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APRIL 26, 1989
AP LaserPhoto
Feeling lucky: Penny Matangos posts a new Pennsylvani a Lot-
tery sign at her husband's Hamsburg, Pa , store, the Super 7
Jackpot Lottery payout reoched $100 million from $83 million on
Tuesday The drawing is tonight
Stock market prices
AP Business Writer
NEW YORK (AP) — Stock prices slumped Tuesday as t rader s
pulled profit s from an unenthusiasti c market and oil and technology
company earnings declined. 7
The Dow Jones average oi 30 industrial s fell 15.77 point s t o
2,386.91, t he second st rai ght decline after a four-week rise t hat
pushed the market to post-crash highs.
Declining issues out numbere d advances by about 8 to 7 in na-
tionwide t radi ng of New York Stock Exchange-liste d stocks, wit h
687 up, 827 down and 471 unchanged.
Volume on the floor of the Big Boar d totaled 165.43 million
shares, up from 142.10 million in the previous session. Nationwide,
consolidated volume in NYSE-listed issues, including trades in those
stocks on regional exchanges and in the over-the-counter market,
totaled 196.49 million shares.
Anal yst s cited a tepi d environment with trader s lacking convic-
tion in the recentl y rising market. They said the gains were achieved
in fits and st art s, not in a solid atmosphere, and the selloffs thi s
week reflected t hat weakness.
"I t's like being a 100-yard dash runner in a marat hon," said Den-
nis E. Jar r et t, a technical analyst with Kidder, Peabody & Co. "You
last a little bit then you have to rest."
Anal yst s said many investor s felt it was time to sell into the mar-
ket, considering the Dow Jones average's rise of more t han 150
point s in the last mont h and uncert ai nt y on the economy and inter-
est rates.
"I t was a little excuse to take some profits," said Robert O'Toole,
manager of over-the-counte r t radi ng at Shearson Lehman Hut t on
Wall Street opened with a first-hour flurry after a government
report t hat showed durabl e goods orders rising 0.8 percent in March
and a resilient Tokyo market t hat leaped despit e Prime Minister
Noboru Takeshita's resignation announcement.
But confidence soon sagged, analyst s said, and steady selling oc-
curred as it did Monday, when the Dow Jones lost 6.78 point s but
remained above 2,400.
Tuesday's weakness was great es t in oil, technology and airline
Newspaper classified-ad growth slows
The Woll Street Journc!
NEW YORK - Newspaper
cl assi fi ed-advert i si n g growt h.
the only source of robust in-
dust r y ad-revenue growt h in re-
cent years, is slowing
Full-run classified advertising
fell by 2 percent during the first
two months of thi s year com-
pared with the same period last
year, according to LNA Media
Records, which measures in-
dust r y advertising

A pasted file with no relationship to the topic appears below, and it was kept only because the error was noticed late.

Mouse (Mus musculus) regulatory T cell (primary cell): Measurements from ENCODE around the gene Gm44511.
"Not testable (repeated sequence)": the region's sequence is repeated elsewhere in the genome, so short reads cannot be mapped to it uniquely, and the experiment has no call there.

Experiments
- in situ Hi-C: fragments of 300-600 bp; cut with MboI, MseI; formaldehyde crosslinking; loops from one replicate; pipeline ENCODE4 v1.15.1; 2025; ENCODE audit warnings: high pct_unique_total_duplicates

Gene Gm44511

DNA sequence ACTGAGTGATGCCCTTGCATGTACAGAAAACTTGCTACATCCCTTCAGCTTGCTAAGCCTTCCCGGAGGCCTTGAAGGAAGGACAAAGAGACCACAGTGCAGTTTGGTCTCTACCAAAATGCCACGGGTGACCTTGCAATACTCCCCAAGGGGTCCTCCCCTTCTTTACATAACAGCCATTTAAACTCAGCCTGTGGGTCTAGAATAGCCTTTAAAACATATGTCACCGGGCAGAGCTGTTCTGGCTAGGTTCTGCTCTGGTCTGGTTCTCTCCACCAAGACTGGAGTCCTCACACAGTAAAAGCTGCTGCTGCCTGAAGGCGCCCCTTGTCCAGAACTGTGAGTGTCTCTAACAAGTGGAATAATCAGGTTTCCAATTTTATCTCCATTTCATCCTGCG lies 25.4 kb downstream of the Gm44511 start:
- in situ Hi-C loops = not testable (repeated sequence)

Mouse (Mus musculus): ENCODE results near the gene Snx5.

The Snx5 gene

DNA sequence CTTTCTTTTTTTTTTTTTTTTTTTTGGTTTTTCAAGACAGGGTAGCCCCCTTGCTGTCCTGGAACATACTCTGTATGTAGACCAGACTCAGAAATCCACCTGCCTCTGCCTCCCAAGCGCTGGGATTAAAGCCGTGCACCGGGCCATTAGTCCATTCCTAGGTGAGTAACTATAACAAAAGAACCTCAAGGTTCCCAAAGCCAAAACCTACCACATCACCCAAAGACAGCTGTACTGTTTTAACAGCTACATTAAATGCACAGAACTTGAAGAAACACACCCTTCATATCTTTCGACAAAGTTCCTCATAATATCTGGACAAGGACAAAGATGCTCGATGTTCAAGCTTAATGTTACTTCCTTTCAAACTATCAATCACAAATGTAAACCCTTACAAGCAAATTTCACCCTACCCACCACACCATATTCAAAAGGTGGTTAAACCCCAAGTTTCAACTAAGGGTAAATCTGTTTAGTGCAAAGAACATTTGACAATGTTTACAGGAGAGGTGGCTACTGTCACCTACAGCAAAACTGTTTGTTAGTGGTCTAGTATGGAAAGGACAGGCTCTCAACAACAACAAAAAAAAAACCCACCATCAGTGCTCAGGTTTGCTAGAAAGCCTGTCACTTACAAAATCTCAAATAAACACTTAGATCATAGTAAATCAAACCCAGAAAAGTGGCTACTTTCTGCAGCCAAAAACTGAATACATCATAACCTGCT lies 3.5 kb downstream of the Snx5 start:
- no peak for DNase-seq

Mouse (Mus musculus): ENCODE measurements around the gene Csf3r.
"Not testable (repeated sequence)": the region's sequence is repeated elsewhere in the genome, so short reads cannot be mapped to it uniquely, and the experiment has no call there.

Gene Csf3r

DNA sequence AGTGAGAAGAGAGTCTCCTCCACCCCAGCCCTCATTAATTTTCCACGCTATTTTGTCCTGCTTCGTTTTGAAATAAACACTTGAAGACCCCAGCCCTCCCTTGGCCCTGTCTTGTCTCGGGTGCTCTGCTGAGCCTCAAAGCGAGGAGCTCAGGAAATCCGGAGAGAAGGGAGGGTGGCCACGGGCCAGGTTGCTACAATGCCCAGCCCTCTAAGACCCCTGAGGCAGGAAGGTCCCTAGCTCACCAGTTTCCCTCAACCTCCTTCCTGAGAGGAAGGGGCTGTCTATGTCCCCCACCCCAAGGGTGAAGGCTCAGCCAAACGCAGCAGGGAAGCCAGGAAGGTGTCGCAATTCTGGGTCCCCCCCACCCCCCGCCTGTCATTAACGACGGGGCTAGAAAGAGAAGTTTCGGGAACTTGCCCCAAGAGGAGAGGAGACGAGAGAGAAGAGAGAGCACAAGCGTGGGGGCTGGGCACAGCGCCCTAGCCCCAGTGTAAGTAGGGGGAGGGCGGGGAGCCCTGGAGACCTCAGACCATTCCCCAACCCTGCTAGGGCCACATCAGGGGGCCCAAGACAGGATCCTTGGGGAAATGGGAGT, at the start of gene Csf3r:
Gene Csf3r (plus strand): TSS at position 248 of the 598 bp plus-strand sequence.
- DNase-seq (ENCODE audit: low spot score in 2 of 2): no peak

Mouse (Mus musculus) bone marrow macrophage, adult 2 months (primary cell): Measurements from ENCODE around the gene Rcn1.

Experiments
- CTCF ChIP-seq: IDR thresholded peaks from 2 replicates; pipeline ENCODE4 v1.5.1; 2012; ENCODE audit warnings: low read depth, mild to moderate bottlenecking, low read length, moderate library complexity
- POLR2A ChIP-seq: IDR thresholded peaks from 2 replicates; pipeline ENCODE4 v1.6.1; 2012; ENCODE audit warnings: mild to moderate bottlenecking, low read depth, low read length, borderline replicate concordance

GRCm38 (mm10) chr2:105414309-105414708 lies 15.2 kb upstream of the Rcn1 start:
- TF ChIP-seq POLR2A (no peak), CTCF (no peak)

While a trend isn't yet clear,
the implications of any slowing
in classified are large Classified
has been the engine driving daily
and Sunday newpaper revenue
growt h in recent years, cush-
ioning newspaper s against the
slowing gTOWth rates of their
two other major categories of
advertising, retail and national.
Overall, the growt h in spen-
ding on all dail y and Sunday
newspaper advertising will be
steady at about 6 percent thi s
year, for a total of about $31.2
billion, according to the News-
paper Advertising Bureau. That
is $5 billion more than is spent
annuall y on television advertis-
But publisher s have seen dis-
quieting sluggishnes s in the past
year in the retail-advertising
category I which includes finan-
cial advert i si ng!, which ac-
counted for $15.84 billion in
spending in 1988, according to
ihe bureau's estimates. Retail-ad
spending growt h last year was 4
percent, down from 6.5 percent
the previous year. National
advertising, which accounted for
$3.59 billion last year, grew only
2.6 percent in 1988, compared
with the year-earlier 3.5 percent,
according to the bureau's data.
Classified advertising has seen
double-digi t growt h for the pas t
t hree years. But newspape r
publisher s have been nervousl y
watching their classified sales,
which are especiall y susceptibl e
to inflationar y pressures in the
a ut omot i v e and r eal - es t at e
categories. At the same time,
newspapers' dominant shar e of
all classified advertising is under
aggressive challenge from week-
ly and free shopper' papers.
from all-advertising periodical s
and from cable television.
Among pr i nt compet i t or s,
weeklies and shopper s have been
consolidating to form larger
V»S1 mu d moM active .l,.'k«
Sol*» High L« * O O S. Chg
VMR H2li h i . f 1! . ,-..•,
\I JPVi . _"_ ,?4 | T 4L". j: . <:
Hc vl l i
groups. In addition, advertis-
ing-only publications — which do